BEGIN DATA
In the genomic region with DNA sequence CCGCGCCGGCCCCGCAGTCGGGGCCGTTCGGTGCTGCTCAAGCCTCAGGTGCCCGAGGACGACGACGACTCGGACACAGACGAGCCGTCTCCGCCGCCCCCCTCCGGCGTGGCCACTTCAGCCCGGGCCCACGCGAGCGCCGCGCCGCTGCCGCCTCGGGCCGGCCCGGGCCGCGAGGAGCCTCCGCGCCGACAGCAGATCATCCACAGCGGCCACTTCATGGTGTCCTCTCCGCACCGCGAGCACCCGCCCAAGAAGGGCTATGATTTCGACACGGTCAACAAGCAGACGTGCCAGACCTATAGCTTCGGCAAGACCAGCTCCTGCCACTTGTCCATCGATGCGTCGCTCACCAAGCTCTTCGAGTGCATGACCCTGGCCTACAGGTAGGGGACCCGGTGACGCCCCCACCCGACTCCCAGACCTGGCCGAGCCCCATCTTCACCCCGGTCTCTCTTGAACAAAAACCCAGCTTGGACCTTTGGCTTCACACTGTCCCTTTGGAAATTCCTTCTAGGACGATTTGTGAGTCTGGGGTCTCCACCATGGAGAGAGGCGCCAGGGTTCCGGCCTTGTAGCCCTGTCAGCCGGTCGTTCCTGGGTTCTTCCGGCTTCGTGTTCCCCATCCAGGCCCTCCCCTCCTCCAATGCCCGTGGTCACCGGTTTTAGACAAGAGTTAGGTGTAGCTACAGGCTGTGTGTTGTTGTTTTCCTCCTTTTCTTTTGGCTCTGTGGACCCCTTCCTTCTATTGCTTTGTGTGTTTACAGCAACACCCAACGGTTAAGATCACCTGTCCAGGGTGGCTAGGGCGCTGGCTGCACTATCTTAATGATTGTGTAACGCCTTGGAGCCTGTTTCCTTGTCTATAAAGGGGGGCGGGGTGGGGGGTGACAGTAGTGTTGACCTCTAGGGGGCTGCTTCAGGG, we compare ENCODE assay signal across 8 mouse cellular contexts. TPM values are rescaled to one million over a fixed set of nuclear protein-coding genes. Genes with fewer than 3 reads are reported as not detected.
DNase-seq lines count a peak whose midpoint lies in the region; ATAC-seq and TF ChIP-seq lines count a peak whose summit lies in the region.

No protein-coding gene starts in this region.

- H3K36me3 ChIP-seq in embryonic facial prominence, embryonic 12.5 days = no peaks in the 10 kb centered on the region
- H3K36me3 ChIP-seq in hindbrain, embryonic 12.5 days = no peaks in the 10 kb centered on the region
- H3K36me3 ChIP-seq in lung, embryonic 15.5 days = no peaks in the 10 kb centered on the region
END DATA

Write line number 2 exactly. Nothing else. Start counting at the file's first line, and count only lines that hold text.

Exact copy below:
DNase-seq lines count a peak whose midpoint lies in the region; ATAC-seq and TF ChIP-seq lines count a peak whose summit lies in the region.